Last night was the monthly Kuchi Kuchi DJ event in Omiya, a mix of domestic and imported DJ's spinning an array of genres whose distinctions I have a hard time understanding. One of the main organizers is an English teacher, and he pulled in a lot of white faces, mixing in with the local b-boys and hipsters. One of the people he pulled in was an old friend I hadn't seen since last summer, a Chinese-American English teacher who is just about as nuts about cooking as I am.

While catching up with him and going over our current situations, it began to dawn on me just how rare the two of us are. Everything about English teaching jobs discourages people from striking out on their own, or carving out a niche in Japanese society. Housing is provided for or arranged by most schools, your job itself is a liminal space, the projection of Japanese dreams of "America". Inflated English teacher salaries heighten the unreality. Even socially it's easy to simply get caught up in the narrow network of teachers and foreigner friendly venues. People dissapear forever, back to their home country and their "real life", and Japan was a two year layover, a few photo albums to put on the shelf, a second gap year between graduation and a real career.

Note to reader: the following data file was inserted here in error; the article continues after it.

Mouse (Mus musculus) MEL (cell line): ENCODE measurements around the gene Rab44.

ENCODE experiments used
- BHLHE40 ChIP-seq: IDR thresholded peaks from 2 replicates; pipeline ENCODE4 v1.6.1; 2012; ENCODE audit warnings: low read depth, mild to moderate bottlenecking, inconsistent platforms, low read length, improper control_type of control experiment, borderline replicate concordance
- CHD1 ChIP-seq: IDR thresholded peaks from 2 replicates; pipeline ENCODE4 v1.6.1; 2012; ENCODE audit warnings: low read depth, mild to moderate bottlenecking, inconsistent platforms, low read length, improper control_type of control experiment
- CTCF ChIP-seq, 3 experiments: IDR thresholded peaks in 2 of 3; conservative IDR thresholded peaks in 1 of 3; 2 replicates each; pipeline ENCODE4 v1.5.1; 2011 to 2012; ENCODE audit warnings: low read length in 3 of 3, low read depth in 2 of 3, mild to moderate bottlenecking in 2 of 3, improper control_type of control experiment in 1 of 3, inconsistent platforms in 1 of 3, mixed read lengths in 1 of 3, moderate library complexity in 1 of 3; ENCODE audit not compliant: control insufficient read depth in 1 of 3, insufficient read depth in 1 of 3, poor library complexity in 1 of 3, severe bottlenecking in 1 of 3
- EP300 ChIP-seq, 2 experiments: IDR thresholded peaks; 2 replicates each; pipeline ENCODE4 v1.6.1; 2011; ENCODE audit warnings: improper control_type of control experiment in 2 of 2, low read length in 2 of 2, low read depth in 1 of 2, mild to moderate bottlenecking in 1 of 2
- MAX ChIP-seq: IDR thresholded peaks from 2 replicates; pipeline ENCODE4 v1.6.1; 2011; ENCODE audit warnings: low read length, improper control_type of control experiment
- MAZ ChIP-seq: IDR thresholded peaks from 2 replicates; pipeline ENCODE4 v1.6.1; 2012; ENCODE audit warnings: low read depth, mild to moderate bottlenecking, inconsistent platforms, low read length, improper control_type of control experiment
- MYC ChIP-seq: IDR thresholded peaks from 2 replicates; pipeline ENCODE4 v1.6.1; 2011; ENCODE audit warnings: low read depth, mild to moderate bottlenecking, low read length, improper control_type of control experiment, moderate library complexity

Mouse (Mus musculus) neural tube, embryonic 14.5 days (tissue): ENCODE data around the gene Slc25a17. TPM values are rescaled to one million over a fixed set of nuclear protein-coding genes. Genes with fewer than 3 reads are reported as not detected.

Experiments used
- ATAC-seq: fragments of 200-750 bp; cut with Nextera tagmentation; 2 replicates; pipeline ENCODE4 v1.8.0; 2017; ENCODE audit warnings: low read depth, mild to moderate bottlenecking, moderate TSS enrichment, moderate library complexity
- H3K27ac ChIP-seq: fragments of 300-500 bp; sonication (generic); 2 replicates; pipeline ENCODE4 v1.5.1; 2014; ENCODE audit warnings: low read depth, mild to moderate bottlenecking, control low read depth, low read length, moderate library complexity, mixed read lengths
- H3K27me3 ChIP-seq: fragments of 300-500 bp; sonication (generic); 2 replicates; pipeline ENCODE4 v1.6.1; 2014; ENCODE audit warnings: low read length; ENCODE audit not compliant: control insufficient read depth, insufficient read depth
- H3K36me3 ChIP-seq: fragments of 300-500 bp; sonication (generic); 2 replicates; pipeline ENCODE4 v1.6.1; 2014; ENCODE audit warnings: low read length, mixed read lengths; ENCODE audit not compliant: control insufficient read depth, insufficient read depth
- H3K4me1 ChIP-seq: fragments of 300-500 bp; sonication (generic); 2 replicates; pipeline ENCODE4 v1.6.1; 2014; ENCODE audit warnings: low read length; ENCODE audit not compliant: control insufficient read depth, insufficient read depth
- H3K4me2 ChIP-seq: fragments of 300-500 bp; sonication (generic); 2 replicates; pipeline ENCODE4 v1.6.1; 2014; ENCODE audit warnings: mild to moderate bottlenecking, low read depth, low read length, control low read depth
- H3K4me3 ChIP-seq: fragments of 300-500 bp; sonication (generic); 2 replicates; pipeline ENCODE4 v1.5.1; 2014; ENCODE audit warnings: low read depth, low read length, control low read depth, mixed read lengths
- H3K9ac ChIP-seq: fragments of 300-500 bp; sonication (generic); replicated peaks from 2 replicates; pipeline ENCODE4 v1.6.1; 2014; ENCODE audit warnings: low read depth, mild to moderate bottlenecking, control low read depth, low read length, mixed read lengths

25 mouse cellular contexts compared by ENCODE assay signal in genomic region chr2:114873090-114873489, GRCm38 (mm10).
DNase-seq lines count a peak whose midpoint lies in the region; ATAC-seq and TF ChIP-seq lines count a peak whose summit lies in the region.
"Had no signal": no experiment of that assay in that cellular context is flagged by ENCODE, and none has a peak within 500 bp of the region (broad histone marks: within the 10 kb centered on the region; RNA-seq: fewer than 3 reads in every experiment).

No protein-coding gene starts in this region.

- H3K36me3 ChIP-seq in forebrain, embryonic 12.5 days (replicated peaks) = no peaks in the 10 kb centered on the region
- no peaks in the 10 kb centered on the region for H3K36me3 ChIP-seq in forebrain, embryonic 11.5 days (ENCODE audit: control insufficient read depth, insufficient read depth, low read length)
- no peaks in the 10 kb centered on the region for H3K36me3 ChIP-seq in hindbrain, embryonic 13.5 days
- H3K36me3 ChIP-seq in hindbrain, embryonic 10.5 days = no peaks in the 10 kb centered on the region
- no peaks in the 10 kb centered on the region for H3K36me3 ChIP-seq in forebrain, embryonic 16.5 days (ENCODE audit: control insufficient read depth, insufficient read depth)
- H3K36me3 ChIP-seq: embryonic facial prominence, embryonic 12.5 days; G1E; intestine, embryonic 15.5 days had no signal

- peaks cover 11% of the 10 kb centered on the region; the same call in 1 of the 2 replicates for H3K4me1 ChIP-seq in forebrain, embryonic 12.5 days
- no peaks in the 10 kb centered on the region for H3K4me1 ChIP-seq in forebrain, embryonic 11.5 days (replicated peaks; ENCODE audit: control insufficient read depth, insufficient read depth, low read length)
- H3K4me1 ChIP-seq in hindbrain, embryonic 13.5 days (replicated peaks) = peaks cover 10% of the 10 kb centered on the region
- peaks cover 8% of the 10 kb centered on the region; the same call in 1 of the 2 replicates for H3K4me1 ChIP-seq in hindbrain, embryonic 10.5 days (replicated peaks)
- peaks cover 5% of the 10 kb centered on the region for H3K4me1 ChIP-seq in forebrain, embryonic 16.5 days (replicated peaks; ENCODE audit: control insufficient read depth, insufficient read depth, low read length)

Although I crawled my way out of the claustrophobic English teaching circuit and out into lower paying, more personally satisfying work, there's nothing inherently wrong with that world, I've met many wonderful people through it. What I take issue with is the transient mentality it fosters; an extended vacation, a few years of sightseeing in your own neighborhood.